COGaIC: Rabbinic Passover Observations

History of Early Christianity 


On Wednesday, COGaIC’s Peter Nathan posted:

Rabbinic changes to the Passover to distance it from the early Church

In a short work on the Passover, Rabbi George Wolf examines some of the changes that he considers the early Rabbis introduced to the Passover in response to the observance by the early church. Scholars have long studied the New Testament without a serious consideration of other literature that impinges on its understanding. Fortunately that has begun to change in the last half century. 

The action of Jesus Christ with his disciples the night of his betrayal has most often been seen as a point of disjuncture with the established practices of Judaism of that day. This reaches its apex with the apostle Paul who speaks of the “Lord’s Supper,” which most exegetes wish to see as the proto-eucharist and the start of a Christian festival cycle independent of the Jewish Holy Days. 

Wolf, like some Jewish scholars sees it differently. He sees both Jesus and Paul keeping the Passover in such a manner that it prompted the Rabbis of the second and third centuries to bring changes to the Jewish practice to distance the Jews from the emerging church…

Paul’s references to Jesus Christ as “our Passover” (1 Corinthians 5:7) and the cup of blessing representing the blood of the covenant (1 Corinthians 10:16, 11:25) are instructive to Wolf in his considerations. 

So the truth is that some of the Jews tried to distance themselves from the practices of the true Christians.

And interestingly, perhaps it should be added here that the Greco-Romans decided to distance themselves from the Jews.  According to Eusebius’ Life of Constantine, Book III chapter 18, one of the reasons that the Roman Emperor Constantine aound 325 AD stated that Passover should be changed to Easter Sunday was because he declared:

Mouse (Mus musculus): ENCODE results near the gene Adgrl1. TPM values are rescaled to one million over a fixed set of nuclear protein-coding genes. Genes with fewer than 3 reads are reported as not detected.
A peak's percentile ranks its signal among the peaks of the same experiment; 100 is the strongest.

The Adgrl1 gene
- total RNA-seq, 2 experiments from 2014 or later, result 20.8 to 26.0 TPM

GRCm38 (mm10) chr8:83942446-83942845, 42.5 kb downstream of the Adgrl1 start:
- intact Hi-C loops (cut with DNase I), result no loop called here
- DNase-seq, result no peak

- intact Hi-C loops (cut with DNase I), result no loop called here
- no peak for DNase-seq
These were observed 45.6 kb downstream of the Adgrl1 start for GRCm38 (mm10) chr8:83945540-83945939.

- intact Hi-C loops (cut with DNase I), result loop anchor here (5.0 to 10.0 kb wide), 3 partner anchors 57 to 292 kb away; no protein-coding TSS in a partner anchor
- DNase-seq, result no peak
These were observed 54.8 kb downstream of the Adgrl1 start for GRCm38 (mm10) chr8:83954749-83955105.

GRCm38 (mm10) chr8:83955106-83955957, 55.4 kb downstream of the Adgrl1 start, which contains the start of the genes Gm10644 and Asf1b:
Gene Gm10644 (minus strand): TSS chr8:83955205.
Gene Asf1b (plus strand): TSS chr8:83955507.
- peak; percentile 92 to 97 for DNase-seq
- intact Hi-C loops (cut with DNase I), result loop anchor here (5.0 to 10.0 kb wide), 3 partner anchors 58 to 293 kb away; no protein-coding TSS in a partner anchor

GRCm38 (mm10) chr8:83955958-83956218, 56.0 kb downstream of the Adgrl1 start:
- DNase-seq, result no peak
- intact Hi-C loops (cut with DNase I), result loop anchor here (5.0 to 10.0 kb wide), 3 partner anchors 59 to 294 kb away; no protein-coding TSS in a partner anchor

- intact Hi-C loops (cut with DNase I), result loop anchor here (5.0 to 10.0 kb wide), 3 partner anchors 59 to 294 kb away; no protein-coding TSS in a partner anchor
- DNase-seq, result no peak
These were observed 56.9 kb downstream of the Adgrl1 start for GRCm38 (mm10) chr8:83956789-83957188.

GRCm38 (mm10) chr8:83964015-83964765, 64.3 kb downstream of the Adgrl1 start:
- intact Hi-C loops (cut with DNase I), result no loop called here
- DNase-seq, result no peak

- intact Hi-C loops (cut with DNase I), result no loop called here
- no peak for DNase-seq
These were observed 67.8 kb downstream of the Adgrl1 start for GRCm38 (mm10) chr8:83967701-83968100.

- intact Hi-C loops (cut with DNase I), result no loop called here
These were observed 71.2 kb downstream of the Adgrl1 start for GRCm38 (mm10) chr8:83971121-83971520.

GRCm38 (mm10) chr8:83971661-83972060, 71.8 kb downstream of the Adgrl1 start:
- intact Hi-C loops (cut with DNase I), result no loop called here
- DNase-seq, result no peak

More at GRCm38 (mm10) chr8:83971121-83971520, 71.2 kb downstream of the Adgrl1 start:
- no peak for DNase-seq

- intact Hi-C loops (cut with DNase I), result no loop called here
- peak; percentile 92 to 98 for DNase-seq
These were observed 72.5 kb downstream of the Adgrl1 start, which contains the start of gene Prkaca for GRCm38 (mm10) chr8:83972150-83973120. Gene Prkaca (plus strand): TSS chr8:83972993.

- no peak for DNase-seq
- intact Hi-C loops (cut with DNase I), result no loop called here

Let us then have nothing in common with the detestable Jewish crowd; for we have received from our Saviour a different way.

I do not recall Jesus indicating that Jews were detestable (He was a Jew) nor that He ever changed the date of Passover.

Actually, the Saviour observed Passover on the 14th of Nisan. It is those who reject that ways of our Saviour who accept the decision of the Roman Emperor over the Bible who do not observe it then. Notice that the first consideration was to not follow the Jews–and Constantine never cited any scripture for his change.

Yet, during this whole time the true Church of God kept the original practices of Jesus and the apostles.  And still does so today. 

And the Church of God did not change it because of Jewish or Greco-Roman changes.

Passover is only a week away (after sunset April 18th this year).

Articles of related interest may include:

Passover and the Early Church Did the early Christians observe Passover? What did Jesus and Paul teach? Why did Jesus die for our sins?
Melito’s Homily on the Passover This is one of the earliest Christian writings about the Passover. This also includes what Apollinaris wrote on the Passover as well.
Should Christians Keep the Days of Unleavened Bread? Do they have any use or meaning now? This article supplies some biblical answers.
Is There “An Annual Worship Calendar” In the Bible? This paper provides a biblical and historical critique of several articles, including one by WCG which states that this should be a local decision. What do the Holy Days mean? Also you can click here for the calendar of Holy Days.
What Happened in the Crucifixion Week? How long are three days and three nights? Did Jesus die on “Good Friday”? Was the resurrection on Sunday? Do you really know? Who determined the date of Easter?
Did Early Christians Celebrate Easter? If not, when did this happen? What do scholars and the Bible reveal?
The History of Early Christianity Are you aware that what most people believe is not what truly happened to the true Christian church? Do you know where the early church was based? Do you know what were the doctrines of the early church? Is your faith really based upon the truth or compromise?

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